“So you want to do it, obviously, by a certain time, so you say you're going to save for a car three years or whatever. 

New Zealand Dollar Closeup

Photo: 123RF

Other tips 

Auto saving 

One really good idea is to set up an automatic transfer of money ... if you’re getting a regular income … then maybe the day after that [comes in], you set up an automatic transfer out of your everyday account into a separate savings account. It’d be really nice if it paid a bit of interest, so while these days they don't seem to pay much it's still giving it out of out of your line of sight, really.  

The lump bump 

So then if you get any extra money – maybe an inheritance, or if you get a pay rise that’s backdated to several months ago … that can mean that you get a really nice big lump sum of money … if you get that sort of extra money I always say spend a little bit of it on fun but if you can put, you know, some of that into your goal that really boosts things along nicely. 

You know, we're all human and we respond to nice things happening for us, positive things, carrots rather than sticks tend to work.  

Milestone rewards 

“You might, you know, a quarter of the way through and halfway through when your goal’s $2000 and maybe [you’ve saved] $500. you shout yourself.  Not something too expensive, but some little treat, you know, lunch on the weekend or something like that, that you wouldn't normally do to say, yeah, I've, I've got this far with it that that's really a nice way to encourage you to keep going.” 

Don’t double down

“If you slip up one week, or one month whenever you're doing your your regular saving … don’t try and double up the following week. Unusual circumstances maybe you could, but most people can’t. They say ‘oh gosh I didn’t do my $100 this week I’ll do $200 next week’ and that then rapidly gets too hard and then people just give up on the whole thing.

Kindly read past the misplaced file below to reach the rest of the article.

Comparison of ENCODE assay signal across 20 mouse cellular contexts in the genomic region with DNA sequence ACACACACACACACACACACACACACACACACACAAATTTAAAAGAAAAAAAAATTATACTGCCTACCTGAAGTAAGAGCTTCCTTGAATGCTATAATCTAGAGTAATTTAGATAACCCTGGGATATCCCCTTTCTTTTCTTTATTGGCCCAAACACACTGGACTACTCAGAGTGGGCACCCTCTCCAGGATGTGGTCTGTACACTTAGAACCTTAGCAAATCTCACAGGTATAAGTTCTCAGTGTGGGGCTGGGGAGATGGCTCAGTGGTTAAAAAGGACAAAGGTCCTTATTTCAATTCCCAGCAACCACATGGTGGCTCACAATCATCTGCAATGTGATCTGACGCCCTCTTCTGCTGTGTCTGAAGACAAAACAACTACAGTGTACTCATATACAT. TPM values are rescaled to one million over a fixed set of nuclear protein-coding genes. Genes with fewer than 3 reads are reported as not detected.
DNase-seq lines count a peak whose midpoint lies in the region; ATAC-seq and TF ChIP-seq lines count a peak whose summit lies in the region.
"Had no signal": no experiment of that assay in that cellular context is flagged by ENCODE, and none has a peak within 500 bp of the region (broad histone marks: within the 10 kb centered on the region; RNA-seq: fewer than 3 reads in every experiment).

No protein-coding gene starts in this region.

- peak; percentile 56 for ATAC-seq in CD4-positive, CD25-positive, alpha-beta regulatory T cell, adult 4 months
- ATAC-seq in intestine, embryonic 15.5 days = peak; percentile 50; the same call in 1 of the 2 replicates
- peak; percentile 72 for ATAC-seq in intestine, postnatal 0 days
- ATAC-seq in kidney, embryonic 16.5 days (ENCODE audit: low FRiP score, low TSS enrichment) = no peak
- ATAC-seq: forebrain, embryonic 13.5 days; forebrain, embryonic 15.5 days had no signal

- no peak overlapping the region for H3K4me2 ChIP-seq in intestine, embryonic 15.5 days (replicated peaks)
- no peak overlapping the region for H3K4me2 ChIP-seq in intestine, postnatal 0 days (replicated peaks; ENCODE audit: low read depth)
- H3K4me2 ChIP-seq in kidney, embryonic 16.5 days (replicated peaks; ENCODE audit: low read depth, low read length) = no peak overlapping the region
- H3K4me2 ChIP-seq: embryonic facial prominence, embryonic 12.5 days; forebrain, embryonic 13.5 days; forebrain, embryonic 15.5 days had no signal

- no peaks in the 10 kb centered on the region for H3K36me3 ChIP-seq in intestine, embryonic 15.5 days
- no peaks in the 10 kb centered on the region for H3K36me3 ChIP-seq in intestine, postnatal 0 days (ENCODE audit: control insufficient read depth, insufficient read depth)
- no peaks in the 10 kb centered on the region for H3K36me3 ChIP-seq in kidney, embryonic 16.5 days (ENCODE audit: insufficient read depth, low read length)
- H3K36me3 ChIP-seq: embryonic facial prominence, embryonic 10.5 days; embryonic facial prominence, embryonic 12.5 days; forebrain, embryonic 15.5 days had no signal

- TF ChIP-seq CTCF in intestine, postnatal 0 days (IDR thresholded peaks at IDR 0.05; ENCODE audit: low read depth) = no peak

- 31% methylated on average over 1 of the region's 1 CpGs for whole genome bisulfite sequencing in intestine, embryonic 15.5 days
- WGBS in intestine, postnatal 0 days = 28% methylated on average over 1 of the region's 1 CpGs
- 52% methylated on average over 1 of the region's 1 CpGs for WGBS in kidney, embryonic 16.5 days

“I would suggest to just say, 'okay, I didn't do it last week but this week I'm going back to my usual, and just resume.” 

Message from the past

Mary says there’s a free website called futureme.org which allows you to send yourself messages in the future.  

"You can send yourself an email that comes back into your inbox, anytime - it's got to be at least a month from now, it could be a year from now or whatever - and you send yourself an email that lands back in your inbox.  

“You can do that with goals, where you say ‘I'll set it for three months from now and I'll get an email that comes in and says hey, have you saved $300 by now’, whatever the goal was, just to give yourself a little reminder. You could see it up to several of those. 

Rainy-day fund 

Mary says an emergency fund is a slightly different proposition.

"Although that might be what the goal is, to save the money. Some people say, as much money as you need for three months, you know, three months income … that's quite high, I think. 

"We have talked about this before, but ... you might have access to money in other ways like if you've got a mortgage, and you've been paying it down quickly you can quite often ... add to the mortgage in an emergency, etc.  

“But, I mean, three months is certainly a good amount to have.”